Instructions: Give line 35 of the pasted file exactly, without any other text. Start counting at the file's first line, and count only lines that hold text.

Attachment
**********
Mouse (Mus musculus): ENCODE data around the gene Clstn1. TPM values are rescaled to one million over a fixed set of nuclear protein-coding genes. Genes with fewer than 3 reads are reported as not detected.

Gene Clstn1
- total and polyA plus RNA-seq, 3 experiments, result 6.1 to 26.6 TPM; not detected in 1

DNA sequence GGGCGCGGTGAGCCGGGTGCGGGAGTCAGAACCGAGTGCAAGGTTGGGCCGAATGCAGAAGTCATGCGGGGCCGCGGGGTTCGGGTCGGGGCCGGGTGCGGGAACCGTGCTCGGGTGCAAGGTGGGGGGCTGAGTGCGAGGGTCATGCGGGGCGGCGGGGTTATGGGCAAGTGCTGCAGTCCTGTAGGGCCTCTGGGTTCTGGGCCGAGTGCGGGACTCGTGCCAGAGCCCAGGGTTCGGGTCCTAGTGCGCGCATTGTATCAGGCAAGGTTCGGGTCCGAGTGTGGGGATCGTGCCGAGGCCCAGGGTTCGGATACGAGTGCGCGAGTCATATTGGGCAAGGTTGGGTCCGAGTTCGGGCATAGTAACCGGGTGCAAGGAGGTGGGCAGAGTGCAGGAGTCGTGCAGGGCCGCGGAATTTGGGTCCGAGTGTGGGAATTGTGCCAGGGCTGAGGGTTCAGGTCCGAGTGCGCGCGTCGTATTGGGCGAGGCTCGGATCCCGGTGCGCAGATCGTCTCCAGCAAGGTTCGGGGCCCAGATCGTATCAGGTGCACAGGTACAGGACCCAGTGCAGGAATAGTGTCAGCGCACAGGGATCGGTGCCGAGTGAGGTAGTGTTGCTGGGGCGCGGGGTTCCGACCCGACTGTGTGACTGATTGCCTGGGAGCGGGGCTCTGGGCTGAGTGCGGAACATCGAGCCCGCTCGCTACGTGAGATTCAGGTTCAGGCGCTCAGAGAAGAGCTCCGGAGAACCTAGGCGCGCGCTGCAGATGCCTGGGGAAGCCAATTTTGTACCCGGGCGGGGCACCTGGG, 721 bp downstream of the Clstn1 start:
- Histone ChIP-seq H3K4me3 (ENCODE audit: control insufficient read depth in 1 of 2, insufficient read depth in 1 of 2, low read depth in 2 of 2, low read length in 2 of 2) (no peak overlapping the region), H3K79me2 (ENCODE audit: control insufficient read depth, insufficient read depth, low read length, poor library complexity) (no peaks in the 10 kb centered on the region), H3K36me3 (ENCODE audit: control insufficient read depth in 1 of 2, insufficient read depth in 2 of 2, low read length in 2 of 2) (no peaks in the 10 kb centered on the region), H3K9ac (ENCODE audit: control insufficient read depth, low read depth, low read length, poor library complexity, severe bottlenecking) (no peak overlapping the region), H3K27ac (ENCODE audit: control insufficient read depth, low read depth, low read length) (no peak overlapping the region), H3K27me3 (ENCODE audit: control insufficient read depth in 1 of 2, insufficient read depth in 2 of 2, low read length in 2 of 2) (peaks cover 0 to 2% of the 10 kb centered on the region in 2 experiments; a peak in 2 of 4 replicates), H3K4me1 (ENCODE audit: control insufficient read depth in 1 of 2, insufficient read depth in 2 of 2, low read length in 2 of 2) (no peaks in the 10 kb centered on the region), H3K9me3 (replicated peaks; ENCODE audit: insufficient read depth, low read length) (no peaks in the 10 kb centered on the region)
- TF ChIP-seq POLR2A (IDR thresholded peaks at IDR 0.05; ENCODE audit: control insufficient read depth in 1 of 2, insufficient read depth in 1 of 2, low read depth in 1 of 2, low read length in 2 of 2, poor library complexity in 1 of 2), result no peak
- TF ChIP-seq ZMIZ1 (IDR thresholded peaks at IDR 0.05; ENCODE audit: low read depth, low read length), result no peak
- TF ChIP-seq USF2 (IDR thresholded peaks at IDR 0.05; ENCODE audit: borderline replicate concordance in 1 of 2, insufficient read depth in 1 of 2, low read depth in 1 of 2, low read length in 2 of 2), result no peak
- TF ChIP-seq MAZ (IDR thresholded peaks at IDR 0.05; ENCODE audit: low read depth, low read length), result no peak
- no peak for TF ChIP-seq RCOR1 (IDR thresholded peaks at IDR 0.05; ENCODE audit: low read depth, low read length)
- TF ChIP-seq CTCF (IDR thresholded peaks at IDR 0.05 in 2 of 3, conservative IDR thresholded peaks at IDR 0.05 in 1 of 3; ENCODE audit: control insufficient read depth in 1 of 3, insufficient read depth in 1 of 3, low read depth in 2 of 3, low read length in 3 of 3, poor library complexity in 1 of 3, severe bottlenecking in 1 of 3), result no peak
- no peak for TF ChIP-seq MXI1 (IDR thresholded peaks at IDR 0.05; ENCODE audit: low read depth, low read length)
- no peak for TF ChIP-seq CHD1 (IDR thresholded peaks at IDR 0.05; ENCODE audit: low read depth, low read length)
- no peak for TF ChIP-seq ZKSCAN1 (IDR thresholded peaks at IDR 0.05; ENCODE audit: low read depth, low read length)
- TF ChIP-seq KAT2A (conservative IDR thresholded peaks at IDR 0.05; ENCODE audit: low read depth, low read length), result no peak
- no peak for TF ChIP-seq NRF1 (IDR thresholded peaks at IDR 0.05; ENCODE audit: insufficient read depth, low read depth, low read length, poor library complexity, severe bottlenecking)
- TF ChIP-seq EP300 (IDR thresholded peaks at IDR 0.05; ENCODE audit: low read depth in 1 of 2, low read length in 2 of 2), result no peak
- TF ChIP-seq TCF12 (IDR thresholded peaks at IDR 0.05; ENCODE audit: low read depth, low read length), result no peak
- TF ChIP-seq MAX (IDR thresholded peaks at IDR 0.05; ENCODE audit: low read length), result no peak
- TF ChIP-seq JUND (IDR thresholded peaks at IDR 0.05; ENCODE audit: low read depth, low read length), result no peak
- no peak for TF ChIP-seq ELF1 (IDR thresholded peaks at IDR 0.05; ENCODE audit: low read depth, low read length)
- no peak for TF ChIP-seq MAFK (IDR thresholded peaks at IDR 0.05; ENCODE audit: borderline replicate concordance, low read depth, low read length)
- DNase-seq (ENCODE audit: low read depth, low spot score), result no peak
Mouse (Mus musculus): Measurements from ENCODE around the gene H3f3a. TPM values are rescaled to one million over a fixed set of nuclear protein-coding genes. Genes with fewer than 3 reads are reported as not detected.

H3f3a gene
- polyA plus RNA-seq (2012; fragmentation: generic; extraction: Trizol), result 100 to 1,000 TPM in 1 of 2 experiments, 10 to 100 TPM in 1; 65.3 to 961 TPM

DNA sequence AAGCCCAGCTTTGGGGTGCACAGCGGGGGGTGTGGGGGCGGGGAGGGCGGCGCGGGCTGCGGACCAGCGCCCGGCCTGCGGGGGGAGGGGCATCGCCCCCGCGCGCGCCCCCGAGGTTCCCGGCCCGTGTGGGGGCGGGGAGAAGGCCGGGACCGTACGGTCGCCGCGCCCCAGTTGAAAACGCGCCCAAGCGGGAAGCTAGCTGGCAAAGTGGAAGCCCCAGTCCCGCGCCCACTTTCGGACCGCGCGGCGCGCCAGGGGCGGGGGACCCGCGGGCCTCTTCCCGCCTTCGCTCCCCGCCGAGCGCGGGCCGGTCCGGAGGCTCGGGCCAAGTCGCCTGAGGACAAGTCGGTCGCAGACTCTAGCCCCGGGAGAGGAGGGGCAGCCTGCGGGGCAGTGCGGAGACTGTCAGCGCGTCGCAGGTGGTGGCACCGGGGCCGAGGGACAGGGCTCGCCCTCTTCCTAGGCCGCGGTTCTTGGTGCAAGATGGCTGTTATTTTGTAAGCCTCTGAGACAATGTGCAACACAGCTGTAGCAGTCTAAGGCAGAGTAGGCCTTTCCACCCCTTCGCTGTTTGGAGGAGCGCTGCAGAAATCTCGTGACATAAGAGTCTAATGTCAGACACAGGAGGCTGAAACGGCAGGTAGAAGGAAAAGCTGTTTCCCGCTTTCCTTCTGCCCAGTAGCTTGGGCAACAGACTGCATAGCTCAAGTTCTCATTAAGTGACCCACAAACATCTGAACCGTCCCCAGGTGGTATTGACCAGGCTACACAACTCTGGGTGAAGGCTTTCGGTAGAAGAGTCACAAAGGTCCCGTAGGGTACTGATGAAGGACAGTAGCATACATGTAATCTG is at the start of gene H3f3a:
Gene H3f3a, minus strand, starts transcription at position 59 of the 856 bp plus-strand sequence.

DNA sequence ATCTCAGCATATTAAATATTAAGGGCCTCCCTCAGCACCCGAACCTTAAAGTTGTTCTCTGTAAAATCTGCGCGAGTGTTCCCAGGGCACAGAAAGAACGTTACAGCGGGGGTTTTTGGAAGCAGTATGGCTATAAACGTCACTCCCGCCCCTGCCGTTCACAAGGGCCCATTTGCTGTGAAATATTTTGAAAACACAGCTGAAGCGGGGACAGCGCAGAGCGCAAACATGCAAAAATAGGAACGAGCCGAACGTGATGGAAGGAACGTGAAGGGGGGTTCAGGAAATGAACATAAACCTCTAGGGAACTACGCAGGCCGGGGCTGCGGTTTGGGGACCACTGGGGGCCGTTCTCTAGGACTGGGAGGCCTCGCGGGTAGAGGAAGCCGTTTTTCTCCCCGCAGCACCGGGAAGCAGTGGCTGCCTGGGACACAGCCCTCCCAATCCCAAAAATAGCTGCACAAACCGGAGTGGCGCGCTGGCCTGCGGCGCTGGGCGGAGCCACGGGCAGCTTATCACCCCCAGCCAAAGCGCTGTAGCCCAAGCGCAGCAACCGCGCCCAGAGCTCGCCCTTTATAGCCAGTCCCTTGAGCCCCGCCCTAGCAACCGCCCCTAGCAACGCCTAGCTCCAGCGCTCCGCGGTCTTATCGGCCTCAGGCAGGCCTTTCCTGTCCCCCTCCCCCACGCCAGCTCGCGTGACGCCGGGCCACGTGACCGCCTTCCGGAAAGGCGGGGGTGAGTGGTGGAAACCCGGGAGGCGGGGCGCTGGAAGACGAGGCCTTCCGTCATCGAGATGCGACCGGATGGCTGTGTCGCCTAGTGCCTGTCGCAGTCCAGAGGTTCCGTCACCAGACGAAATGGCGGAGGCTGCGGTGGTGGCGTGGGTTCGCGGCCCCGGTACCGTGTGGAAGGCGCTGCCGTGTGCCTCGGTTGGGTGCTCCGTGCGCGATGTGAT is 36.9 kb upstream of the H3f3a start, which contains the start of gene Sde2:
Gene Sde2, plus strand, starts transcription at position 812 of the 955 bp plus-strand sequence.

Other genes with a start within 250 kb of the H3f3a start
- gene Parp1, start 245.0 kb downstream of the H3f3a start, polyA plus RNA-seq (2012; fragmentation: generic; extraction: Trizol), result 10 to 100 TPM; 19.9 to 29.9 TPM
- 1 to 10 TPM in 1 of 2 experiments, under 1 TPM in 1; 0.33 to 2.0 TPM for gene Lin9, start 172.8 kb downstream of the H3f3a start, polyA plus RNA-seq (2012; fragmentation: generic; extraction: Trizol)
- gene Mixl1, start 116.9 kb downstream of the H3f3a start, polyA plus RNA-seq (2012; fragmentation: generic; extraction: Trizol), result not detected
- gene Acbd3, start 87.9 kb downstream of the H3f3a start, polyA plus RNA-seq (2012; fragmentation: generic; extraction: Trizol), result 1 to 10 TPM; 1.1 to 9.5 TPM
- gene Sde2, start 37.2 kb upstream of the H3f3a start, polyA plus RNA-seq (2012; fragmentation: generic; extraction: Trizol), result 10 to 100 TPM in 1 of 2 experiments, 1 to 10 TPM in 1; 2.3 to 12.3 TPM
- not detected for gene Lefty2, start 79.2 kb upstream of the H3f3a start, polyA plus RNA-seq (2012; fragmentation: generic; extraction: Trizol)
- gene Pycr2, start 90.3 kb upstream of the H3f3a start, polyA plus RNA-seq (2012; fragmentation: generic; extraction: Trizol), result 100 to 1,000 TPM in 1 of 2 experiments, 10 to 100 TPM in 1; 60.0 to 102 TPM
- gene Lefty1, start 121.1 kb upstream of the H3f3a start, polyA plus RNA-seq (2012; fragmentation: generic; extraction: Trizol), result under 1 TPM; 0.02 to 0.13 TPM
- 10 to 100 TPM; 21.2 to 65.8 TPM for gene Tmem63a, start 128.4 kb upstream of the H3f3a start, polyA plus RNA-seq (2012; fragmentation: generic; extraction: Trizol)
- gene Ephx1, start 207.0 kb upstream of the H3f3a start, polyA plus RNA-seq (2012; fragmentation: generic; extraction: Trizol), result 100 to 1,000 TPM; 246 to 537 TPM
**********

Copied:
- gene Acbd3, start 87.9 kb downstream of the H3f3a start, polyA plus RNA-seq (2012; fragmentation: generic; extraction: Trizol), result 1 to 10 TPM; 1.1 to 9.5 TPM